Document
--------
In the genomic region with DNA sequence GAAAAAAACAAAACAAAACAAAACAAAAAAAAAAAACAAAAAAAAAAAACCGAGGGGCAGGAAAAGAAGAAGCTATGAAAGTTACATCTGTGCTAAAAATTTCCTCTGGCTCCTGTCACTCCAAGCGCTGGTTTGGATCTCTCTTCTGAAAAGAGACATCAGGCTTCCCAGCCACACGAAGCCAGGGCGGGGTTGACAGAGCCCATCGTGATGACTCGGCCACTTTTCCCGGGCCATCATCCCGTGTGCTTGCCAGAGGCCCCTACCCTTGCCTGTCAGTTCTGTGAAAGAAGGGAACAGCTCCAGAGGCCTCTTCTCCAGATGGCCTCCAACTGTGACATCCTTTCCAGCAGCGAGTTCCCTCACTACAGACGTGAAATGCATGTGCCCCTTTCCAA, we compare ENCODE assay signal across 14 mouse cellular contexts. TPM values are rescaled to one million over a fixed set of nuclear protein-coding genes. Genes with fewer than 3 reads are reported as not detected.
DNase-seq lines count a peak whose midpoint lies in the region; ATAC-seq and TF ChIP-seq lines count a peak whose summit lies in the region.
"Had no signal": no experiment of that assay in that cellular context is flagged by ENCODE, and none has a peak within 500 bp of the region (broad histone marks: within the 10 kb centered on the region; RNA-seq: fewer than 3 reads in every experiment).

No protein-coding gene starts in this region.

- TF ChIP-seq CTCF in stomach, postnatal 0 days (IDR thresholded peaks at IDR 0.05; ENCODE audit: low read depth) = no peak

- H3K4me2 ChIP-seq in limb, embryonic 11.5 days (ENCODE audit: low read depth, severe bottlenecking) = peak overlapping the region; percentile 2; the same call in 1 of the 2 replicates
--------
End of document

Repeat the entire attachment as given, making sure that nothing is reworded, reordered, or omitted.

In the genomic region with DNA sequence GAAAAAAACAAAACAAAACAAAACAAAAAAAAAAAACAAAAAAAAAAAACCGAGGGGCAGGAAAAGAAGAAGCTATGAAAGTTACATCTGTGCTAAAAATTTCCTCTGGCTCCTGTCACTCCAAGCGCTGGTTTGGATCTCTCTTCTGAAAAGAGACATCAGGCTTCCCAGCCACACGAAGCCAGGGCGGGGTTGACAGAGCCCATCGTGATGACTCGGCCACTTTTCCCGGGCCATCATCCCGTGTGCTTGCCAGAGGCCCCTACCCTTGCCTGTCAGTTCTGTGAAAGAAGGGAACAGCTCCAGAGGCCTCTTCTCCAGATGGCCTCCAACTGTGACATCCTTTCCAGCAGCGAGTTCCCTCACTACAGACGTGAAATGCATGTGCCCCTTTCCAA, we compare ENCODE assay signal across 14 mouse cellular contexts. TPM values are rescaled to one million over a fixed set of nuclear protein-coding genes. Genes with fewer than 3 reads are reported as not detected.
DNase-seq lines count a peak whose midpoint lies in the region; ATAC-seq and TF ChIP-seq lines count a peak whose summit lies in the region.
"Had no signal": no experiment of that assay in that cellular context is flagged by ENCODE, and none has a peak within 500 bp of the region (broad histone marks: within the 10 kb centered on the region; RNA-seq: fewer than 3 reads in every experiment).

No protein-coding gene starts in this region.

- TF ChIP-seq CTCF in stomach, postnatal 0 days (IDR thresholded peaks at IDR 0.05; ENCODE audit: low read depth) = no peak

- H3K4me2 ChIP-seq in limb, embryonic 11.5 days (ENCODE audit: low read depth, severe bottlenecking) = peak overlapping the region; percentile 2; the same call in 1 of the 2 replicates